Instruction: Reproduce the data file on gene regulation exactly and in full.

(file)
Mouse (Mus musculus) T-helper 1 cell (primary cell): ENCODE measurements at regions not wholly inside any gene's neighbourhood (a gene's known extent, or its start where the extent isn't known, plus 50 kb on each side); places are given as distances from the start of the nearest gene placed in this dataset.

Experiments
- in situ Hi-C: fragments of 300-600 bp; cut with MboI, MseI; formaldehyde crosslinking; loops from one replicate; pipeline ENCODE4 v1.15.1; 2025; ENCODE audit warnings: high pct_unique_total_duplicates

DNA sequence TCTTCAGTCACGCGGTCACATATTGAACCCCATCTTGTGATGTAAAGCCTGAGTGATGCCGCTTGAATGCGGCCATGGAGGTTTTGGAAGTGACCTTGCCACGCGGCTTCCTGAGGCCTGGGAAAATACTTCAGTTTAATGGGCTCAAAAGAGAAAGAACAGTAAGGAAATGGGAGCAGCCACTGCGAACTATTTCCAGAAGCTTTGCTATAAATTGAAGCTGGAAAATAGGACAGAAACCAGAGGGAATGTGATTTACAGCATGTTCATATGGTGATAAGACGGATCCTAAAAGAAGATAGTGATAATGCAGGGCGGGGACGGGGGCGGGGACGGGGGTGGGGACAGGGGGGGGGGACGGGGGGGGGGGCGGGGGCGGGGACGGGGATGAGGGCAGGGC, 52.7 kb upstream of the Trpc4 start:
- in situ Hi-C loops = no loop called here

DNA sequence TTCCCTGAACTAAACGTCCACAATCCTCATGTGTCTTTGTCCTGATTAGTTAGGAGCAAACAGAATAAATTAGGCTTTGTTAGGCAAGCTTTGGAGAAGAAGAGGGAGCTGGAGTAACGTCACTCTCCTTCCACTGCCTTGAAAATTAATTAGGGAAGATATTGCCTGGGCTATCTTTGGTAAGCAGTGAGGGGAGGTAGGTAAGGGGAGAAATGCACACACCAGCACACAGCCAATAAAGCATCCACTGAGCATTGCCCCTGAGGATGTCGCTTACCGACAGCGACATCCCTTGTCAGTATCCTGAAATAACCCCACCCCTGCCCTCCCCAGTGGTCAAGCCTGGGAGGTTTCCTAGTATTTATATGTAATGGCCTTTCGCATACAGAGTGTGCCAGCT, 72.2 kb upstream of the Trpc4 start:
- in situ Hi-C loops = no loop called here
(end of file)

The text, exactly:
Mouse (Mus musculus) T-helper 1 cell (primary cell): ENCODE measurements at regions not wholly inside any gene's neighbourhood (a gene's known extent, or its start where the extent isn't known, plus 50 kb on each side); places are given as distances from the start of the nearest gene placed in this dataset.

Experiments
- in situ Hi-C: fragments of 300-600 bp; cut with MboI, MseI; formaldehyde crosslinking; loops from one replicate; pipeline ENCODE4 v1.15.1; 2025; ENCODE audit warnings: high pct_unique_total_duplicates

DNA sequence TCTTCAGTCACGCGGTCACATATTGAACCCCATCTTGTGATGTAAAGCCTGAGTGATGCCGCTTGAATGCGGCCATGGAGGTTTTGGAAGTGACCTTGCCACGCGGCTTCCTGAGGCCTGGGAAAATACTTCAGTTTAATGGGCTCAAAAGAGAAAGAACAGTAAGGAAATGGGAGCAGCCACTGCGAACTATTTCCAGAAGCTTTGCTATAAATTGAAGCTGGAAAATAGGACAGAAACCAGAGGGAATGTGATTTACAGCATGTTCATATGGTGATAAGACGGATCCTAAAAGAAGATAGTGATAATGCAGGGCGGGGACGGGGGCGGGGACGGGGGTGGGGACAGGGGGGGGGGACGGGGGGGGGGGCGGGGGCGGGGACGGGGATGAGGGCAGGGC, 52.7 kb upstream of the Trpc4 start:
- in situ Hi-C loops = no loop called here

DNA sequence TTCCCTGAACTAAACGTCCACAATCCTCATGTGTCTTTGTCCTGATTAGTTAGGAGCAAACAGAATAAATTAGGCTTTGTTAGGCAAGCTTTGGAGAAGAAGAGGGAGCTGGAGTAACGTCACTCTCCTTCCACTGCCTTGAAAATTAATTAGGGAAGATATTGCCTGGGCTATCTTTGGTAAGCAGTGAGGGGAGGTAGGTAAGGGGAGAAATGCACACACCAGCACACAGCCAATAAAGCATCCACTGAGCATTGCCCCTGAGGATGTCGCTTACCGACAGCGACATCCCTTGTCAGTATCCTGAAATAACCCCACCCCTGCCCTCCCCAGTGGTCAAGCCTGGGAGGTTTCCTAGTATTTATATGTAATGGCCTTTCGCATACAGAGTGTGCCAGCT, 72.2 kb upstream of the Trpc4 start:
- in situ Hi-C loops = no loop called here